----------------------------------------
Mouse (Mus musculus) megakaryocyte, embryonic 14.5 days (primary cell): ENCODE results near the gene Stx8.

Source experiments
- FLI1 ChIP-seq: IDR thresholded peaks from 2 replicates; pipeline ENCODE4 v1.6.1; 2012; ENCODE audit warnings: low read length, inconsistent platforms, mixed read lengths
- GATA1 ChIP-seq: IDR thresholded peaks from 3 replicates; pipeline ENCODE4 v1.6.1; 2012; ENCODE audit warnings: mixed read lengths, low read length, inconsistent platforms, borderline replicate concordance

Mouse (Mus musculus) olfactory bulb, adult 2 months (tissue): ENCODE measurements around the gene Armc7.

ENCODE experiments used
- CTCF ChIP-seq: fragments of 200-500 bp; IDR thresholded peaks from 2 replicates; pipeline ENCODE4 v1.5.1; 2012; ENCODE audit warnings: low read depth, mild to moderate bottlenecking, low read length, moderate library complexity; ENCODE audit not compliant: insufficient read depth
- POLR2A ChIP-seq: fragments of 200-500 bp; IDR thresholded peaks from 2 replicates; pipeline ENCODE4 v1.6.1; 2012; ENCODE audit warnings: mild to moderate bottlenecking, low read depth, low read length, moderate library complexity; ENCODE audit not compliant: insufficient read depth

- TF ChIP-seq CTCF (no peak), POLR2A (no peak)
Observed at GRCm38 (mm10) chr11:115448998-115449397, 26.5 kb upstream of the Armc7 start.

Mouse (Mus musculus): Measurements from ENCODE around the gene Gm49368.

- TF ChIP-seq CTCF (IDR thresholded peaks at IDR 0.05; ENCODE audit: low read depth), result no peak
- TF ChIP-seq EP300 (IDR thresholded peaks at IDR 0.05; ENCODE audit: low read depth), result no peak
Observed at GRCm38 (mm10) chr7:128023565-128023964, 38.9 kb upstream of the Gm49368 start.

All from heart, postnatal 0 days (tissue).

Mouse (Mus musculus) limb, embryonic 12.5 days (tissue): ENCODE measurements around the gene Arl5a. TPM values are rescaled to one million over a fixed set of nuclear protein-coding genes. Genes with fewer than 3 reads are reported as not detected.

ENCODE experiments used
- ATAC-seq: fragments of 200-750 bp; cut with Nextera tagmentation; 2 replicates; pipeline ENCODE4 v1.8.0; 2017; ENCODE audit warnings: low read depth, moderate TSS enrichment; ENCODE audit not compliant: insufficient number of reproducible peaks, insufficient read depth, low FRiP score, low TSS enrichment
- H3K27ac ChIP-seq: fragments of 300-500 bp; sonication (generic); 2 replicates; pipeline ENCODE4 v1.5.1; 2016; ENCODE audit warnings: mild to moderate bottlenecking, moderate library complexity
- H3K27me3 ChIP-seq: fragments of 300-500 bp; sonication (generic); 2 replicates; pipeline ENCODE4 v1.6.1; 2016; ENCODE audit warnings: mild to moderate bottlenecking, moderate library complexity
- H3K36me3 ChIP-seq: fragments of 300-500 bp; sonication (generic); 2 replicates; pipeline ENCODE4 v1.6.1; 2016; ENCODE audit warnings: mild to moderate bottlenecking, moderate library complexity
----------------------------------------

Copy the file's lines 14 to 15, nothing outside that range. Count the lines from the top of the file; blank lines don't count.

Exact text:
Observed at GRCm38 (mm10) chr7:128023565-128023964, 38.9 kb upstream of the Gm49368 start.

All from heart, postnatal 0 days (tissue).